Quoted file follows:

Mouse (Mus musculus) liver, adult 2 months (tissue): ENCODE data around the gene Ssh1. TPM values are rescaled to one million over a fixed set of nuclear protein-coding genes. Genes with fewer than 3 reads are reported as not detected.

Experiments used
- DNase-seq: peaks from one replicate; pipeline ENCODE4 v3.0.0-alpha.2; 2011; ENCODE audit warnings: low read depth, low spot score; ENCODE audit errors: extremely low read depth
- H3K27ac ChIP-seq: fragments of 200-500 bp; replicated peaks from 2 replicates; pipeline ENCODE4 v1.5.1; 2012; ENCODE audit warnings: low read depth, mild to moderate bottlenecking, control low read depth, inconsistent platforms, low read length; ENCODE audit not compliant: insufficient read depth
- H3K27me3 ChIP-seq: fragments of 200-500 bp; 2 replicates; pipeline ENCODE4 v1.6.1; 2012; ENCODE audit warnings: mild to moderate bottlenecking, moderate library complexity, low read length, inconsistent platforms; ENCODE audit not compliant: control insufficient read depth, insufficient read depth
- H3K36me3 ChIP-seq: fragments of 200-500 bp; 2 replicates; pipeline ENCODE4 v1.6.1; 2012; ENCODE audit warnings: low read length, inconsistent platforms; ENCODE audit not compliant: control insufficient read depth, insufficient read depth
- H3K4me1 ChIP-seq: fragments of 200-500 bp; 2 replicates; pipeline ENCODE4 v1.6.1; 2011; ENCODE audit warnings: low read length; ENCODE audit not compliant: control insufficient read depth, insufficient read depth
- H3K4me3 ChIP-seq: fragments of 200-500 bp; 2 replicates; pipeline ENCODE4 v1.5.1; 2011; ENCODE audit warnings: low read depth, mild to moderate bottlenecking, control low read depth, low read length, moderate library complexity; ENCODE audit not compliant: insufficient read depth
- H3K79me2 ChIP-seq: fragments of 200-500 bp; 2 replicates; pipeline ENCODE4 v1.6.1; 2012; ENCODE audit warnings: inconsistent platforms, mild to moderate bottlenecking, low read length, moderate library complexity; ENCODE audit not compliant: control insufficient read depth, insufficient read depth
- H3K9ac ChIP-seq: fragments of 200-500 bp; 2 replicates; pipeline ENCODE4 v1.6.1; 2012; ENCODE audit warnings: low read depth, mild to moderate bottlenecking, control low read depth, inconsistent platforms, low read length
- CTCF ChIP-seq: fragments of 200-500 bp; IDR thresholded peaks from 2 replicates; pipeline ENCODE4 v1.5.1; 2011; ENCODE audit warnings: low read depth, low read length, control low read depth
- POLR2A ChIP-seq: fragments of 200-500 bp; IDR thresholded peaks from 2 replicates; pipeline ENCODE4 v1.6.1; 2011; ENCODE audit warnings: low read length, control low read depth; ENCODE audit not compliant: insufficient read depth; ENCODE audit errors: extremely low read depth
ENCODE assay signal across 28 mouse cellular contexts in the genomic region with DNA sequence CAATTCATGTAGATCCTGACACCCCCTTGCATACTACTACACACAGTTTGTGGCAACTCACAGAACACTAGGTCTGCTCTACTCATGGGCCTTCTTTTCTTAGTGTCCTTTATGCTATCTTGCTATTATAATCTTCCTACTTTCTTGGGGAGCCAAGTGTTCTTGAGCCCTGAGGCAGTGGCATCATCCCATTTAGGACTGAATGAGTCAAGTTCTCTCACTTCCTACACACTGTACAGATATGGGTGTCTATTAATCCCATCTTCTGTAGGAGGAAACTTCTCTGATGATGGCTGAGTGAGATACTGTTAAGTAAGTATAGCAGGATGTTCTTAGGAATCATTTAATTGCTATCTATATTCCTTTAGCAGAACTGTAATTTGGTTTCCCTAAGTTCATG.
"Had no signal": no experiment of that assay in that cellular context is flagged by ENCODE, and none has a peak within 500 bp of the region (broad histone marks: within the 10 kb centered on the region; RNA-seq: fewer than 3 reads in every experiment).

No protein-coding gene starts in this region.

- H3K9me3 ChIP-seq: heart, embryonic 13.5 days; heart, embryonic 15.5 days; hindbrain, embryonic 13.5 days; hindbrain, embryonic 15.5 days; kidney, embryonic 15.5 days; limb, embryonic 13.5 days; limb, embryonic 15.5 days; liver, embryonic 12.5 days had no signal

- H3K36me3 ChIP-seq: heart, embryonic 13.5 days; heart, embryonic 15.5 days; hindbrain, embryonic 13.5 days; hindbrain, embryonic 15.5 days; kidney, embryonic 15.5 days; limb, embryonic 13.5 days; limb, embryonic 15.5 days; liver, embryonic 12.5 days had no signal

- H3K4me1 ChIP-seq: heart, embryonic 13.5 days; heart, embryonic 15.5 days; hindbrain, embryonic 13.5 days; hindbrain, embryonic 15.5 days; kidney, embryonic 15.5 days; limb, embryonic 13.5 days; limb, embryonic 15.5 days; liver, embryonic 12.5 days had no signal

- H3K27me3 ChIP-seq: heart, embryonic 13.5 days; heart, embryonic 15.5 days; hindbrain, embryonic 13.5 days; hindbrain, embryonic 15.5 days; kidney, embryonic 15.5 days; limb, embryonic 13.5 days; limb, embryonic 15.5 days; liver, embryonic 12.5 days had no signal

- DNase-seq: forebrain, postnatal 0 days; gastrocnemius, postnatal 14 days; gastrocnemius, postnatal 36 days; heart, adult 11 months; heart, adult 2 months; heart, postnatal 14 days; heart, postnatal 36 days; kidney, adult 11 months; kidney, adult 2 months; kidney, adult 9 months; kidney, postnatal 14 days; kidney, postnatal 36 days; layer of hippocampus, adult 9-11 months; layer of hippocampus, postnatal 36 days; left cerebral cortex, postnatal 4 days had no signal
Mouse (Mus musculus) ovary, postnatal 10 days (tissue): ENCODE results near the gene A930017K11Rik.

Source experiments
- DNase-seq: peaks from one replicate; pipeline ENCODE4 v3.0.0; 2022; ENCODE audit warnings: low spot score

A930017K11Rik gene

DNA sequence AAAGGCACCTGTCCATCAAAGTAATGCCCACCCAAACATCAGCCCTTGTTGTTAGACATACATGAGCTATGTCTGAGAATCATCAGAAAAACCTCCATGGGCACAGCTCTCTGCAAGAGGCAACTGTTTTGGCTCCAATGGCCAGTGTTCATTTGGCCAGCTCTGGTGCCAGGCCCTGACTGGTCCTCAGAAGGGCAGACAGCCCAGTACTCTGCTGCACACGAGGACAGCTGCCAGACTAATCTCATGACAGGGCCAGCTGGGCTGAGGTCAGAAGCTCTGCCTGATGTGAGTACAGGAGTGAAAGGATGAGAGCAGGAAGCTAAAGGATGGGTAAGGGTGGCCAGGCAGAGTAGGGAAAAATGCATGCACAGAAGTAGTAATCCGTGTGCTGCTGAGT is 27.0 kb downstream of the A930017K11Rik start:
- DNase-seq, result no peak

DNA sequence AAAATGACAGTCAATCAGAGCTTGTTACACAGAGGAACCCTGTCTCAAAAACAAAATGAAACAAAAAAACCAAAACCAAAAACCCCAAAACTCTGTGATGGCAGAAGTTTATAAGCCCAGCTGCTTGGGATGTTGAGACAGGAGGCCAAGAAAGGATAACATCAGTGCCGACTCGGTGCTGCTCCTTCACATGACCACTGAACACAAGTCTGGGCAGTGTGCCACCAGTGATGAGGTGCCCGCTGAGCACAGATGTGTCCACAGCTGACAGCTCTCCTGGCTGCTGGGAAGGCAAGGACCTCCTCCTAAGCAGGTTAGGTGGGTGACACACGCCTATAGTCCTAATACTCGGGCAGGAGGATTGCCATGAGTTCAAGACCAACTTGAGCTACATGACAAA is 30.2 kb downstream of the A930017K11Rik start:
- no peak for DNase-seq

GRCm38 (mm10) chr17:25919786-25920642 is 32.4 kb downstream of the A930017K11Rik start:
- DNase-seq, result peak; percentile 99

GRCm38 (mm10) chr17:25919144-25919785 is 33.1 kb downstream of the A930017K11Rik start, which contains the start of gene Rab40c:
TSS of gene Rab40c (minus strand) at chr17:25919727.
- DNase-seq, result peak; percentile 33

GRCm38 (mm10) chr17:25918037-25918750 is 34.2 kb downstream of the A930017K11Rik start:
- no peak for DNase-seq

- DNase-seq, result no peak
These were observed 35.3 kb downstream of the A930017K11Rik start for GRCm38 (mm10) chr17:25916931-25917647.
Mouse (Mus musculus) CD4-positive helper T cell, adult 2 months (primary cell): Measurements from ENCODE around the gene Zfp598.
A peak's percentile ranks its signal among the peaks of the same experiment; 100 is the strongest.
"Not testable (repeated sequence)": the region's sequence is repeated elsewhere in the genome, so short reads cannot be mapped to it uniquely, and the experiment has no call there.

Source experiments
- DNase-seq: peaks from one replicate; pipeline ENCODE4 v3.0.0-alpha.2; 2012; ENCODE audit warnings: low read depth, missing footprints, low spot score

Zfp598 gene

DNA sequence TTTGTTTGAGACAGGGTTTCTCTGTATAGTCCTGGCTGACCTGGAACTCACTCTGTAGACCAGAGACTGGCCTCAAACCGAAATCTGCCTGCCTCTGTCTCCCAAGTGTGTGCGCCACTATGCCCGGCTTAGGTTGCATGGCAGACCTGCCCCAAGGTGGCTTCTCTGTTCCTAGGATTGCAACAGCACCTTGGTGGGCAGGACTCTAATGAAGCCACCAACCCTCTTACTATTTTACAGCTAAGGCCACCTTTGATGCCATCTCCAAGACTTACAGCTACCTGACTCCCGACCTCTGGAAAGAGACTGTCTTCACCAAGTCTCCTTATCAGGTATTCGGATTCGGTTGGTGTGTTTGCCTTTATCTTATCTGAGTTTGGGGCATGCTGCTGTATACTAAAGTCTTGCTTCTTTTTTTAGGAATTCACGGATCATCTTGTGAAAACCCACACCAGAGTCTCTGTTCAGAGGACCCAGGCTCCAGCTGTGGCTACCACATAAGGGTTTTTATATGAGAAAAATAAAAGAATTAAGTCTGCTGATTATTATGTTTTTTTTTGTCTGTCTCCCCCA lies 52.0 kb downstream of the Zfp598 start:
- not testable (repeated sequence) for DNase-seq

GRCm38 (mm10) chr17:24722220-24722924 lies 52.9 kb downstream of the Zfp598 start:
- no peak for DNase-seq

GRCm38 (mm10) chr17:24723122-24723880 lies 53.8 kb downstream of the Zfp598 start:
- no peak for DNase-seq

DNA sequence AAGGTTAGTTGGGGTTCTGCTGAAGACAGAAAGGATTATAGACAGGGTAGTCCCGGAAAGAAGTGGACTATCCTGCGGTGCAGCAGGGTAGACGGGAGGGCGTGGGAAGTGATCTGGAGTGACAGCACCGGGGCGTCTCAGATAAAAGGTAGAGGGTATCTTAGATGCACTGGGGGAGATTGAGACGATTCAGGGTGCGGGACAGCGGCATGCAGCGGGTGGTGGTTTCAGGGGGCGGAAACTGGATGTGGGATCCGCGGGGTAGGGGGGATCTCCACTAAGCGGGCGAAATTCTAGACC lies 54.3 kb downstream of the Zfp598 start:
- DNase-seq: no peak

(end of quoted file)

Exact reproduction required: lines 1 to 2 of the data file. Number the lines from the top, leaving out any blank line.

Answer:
Mouse (Mus musculus) liver, adult 2 months (tissue): ENCODE data around the gene Ssh1. TPM values are rescaled to one million over a fixed set of nuclear protein-coding genes. Genes with fewer than 3 reads are reported as not detected.

Experiments used